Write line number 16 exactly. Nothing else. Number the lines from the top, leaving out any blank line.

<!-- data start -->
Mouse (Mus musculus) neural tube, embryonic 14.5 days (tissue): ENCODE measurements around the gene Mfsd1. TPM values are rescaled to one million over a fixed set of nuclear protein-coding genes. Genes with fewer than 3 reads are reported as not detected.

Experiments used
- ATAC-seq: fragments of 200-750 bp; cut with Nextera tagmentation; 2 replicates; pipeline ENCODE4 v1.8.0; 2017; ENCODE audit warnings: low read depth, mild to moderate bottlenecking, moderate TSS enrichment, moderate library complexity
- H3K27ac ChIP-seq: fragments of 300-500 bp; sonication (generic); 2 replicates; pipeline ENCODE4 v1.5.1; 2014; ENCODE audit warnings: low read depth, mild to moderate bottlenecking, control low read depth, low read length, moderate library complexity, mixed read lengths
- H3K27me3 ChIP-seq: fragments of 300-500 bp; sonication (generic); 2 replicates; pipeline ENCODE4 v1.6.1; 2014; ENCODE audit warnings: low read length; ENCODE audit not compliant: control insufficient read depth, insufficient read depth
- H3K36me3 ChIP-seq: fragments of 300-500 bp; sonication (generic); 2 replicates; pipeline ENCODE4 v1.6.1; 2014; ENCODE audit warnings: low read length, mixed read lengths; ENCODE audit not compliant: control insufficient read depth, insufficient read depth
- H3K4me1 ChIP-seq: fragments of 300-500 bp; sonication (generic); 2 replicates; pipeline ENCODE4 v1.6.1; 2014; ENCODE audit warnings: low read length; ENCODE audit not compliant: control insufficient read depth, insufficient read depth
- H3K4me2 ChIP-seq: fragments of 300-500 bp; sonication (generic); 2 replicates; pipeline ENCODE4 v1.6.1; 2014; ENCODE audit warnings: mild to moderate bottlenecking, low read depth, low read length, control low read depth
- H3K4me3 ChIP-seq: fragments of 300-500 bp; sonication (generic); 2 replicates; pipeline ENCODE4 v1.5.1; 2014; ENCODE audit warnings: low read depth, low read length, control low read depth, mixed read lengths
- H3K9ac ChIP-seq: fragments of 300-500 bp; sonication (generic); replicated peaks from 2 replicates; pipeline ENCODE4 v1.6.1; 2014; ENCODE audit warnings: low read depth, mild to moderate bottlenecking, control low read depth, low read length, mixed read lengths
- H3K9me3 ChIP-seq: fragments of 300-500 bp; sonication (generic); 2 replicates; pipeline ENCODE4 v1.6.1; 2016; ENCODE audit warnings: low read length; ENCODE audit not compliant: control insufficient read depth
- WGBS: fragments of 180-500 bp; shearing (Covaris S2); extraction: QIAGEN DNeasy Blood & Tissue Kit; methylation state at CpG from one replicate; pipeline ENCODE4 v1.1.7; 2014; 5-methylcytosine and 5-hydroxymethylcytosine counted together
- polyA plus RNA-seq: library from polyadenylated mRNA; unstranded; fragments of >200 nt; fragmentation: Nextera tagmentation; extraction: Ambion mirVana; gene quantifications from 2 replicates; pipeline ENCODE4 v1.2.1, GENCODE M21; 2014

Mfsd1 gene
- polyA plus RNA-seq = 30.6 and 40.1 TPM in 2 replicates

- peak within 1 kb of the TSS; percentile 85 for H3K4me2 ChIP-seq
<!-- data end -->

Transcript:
- peak within 1 kb of the TSS; percentile 85 for H3K4me2 ChIP-seq